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4 of 6 people found the following review helpful By A Customer on March 24, 1998
Format: Paperback
What could have been an authoritative, definitive history of the LAPD instead disintegrated into a police-bashing screed by Mr. Domanick. His obvious biases prevented any kind of dispassioned, reasoned analysis of the LAPD; instead, Mr. Domanick merely spewed the tired liberal dogma of "bad police", of the police as simply "the Man" trying to keep folks down. His historical accounting of the LAPD was so tainted by his personal animus that reading this account was painful. A big disappointment for a topic worthy of insightful, reasoned anaysis.
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4 of 6 people found the following review helpful By Acute Observer on February 2, 2007
Format: Paperback
Joe Domanick moved from Queens NY to Los Angeles in the mid 1970s. He noticed the unusual power and autonomy of the LAPD. The `Acknowledgments' list the people and sources who helped him with this 1994 book. Is the LAPD "the most powerful, most independent, most arrogant, most feared, and most political big-city police department" (p.7)? The 465 square miles of Los Angeles had the fewest police per resident, and no major police scandals as in other big cities (pp.13-14). The manufacturing economy of South Central and East L.A. collapsed in the late 1970s and created high unemployment (p.15). This book lacks references to the `Source Notes'.

Part Two gives the history of Los Angeles and explains the development of the Police Department. August Vollmer began the professionalization to deal with corruption (p.49). What if this led to a powerful and independent entity? Police Chief James Davis invented the "dragnet" to stop and search for any "suspicious characters" (p.64). Mainstream reformers critical of the LAPD and City Hall were entrapped and arrested, the funds coming from organized crime (pp.54-56)! How could vice, gambling, and bootlegging flourish under a law-and-order police chief (p.56)? Davis also invented the "bum blockade" in 1936 to keep out people from other states (pp.60-62). The "Red Squad" broke strikes and attacked unions (pp.63-64). The shooting of a gambler united the forces of reform (p.75). Did the Intelligence Squad set a bomb in the car of an investigator for the reform movement (p.77)? Bill Parker rewrote Section 202 of the city charter to create new powers for all LAPD officers (p.94). There would be no checks and balances on the LAPD (p.95). There were no corruption scandals as in other big cities.
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By T. Libonate on September 14, 2010
Format: Paperback Verified Purchase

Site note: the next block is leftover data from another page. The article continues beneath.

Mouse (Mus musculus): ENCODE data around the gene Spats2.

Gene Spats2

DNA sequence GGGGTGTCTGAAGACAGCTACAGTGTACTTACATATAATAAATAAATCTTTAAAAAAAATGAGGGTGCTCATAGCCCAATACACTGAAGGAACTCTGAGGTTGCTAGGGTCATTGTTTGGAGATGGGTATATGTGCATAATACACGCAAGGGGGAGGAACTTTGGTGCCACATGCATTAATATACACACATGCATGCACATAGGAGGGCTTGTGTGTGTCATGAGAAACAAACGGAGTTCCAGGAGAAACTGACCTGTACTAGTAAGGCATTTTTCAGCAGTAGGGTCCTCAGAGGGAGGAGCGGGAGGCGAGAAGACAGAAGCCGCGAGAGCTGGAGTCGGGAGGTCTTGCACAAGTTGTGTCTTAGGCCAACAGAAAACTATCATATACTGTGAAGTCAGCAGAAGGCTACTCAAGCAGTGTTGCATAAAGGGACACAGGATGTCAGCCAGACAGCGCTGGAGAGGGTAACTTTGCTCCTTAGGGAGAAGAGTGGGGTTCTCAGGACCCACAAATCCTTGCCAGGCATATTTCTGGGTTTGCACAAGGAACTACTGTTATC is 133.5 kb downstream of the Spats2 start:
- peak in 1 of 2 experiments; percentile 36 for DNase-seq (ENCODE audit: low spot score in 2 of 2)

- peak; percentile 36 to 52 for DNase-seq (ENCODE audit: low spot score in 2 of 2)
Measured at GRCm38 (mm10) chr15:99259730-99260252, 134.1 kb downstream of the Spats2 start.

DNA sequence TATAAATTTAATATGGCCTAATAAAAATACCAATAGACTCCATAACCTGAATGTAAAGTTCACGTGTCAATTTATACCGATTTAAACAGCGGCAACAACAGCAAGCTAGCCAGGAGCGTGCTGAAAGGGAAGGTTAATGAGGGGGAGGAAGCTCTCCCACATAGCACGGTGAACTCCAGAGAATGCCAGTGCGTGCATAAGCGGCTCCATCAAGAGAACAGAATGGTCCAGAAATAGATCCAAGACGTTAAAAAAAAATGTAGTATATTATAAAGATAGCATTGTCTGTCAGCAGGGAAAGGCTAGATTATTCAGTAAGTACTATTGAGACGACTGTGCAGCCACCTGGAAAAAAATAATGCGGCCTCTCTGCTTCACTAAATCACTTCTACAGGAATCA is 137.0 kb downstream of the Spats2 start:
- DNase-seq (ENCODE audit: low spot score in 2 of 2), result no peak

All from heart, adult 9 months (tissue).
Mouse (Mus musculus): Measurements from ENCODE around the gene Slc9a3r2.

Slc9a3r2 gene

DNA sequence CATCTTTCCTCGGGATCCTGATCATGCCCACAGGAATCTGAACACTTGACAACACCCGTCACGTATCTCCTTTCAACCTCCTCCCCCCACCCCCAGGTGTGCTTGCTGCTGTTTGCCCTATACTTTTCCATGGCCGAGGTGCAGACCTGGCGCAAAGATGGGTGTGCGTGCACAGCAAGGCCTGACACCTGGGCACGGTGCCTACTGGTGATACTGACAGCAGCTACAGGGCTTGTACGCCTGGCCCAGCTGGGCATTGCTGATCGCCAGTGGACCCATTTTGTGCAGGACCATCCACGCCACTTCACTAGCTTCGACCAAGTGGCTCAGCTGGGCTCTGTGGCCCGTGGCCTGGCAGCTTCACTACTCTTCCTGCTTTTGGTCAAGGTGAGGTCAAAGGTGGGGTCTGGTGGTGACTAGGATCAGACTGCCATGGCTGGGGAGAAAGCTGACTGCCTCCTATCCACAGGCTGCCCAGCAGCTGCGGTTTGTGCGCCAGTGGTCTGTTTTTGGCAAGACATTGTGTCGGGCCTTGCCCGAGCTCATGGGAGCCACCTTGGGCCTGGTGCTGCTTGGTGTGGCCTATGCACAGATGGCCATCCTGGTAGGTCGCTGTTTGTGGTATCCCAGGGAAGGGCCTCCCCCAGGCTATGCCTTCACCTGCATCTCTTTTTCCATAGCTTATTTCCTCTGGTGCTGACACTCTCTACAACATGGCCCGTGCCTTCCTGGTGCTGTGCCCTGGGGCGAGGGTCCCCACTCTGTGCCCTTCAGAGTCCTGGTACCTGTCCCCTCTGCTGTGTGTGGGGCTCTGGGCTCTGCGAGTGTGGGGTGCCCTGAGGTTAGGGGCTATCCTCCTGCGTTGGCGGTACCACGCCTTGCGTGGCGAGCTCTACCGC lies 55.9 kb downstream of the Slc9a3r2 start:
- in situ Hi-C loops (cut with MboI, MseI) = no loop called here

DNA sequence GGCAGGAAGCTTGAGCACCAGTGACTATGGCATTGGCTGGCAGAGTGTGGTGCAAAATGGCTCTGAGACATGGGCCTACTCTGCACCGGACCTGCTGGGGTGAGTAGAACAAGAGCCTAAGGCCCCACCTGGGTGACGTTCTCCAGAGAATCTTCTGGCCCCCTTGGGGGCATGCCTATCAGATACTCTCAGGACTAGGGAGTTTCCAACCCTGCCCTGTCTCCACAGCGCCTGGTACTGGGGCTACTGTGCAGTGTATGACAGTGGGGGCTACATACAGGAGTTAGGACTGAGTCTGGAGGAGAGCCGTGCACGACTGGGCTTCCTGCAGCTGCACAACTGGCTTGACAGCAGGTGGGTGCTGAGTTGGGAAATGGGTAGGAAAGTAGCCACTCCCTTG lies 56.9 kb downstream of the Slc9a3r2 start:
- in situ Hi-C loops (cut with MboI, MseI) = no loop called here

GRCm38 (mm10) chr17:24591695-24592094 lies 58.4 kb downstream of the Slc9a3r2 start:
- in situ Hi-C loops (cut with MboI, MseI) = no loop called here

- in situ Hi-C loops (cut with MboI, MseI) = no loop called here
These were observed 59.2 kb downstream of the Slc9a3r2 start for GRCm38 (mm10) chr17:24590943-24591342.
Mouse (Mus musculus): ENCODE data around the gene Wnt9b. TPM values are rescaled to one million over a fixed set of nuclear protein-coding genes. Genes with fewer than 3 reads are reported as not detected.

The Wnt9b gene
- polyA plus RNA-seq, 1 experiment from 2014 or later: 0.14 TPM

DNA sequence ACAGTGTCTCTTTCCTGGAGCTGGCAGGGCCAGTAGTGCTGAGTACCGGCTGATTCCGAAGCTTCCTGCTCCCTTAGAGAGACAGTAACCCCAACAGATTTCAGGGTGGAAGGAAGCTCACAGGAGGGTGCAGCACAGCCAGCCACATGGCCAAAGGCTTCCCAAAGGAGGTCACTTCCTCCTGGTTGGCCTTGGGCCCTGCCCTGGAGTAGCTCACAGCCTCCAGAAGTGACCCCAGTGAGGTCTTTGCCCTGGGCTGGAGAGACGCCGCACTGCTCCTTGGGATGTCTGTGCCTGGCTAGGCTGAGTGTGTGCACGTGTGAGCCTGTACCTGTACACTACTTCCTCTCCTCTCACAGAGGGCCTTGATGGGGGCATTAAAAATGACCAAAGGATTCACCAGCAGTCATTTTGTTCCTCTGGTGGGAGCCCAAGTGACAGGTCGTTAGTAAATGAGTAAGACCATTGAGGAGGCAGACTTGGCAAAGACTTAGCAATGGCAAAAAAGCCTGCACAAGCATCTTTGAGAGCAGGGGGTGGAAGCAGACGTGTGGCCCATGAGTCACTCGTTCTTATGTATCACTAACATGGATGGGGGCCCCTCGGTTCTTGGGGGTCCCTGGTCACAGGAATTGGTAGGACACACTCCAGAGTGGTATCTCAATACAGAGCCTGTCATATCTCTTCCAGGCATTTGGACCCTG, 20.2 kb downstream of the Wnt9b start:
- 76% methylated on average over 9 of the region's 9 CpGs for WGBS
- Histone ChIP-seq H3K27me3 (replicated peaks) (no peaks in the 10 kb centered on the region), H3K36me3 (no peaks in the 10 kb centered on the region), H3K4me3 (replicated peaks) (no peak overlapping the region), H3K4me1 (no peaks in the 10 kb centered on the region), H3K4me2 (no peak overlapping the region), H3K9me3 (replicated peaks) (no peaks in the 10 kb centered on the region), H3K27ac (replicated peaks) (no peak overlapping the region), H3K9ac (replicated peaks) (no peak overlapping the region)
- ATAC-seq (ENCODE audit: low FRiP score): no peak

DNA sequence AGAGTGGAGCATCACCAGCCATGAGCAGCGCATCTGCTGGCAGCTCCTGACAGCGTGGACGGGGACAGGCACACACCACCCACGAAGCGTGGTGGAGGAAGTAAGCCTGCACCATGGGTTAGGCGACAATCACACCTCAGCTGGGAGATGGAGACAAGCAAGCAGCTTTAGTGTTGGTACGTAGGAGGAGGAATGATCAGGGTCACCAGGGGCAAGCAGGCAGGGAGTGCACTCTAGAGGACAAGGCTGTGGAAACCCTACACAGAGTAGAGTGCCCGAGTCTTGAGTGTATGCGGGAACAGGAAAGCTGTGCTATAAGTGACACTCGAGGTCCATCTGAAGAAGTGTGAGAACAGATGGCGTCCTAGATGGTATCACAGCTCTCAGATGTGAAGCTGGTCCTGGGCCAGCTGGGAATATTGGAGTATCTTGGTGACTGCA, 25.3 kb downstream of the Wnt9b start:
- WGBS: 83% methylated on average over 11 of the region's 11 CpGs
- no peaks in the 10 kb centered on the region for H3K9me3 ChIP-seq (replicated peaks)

From one side, I found the author's writing style to be mean-spirited and his analysis to lack the objectivity I would have expected considering how well he researched the historical information. From the other side, he skillfully weaves together a view of historical L.A. and the tradition of excess and abuse within its Police Department.

The book is engaging and enlightening, and the long-standing issues/problems within LAPD management are obvious from the facts presented by the author. However, the author's obvious bias, sarcasm and anti-police slant discredit the facts and attempts at establishing objectivity. The author should have respected the words of Dragnet's iconic LAPD character, Officer Joe Friday ... "only the facts, nothing but the facts."

I often felt that his historical accounting of the LAPD was so tainted by his personal bias, I became dubious reading accounts of legitimate LAPD abuses. The diatribes directed at conservatives, an oppressive US government, Reagan, etc. felt forced and misplaced. He should have let the facts speak for themselves ... they would have spoken louder.
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3 of 5 people found the following review helpful By A Customer on March 14, 1999
Format: Paperback
Joe Domanic documents the secret culture of the LAPD which an amazing eye for detail. He notes how the political structure has impacted policing nearly since the turn of the century (when the LAPD ran Goon Squads to crush the unions and "Commies") and how the efforts by Chief Parker in the 50-60's to free them Police from politics ultimately made them accountable to no one, except themselves. And certainly not to the public. This situation only exerbated the racial tensions of Civil Rights movement, but rather than declining as the years wore on, things grew worse at Parker's protege, Darryl Gates took command and continued to try to rule with Parker's Iron "Grip". After living in the city of Los Angeles most of my life, now many of the things I (and others) experienced with the LAPD, now make sense. A riveting book.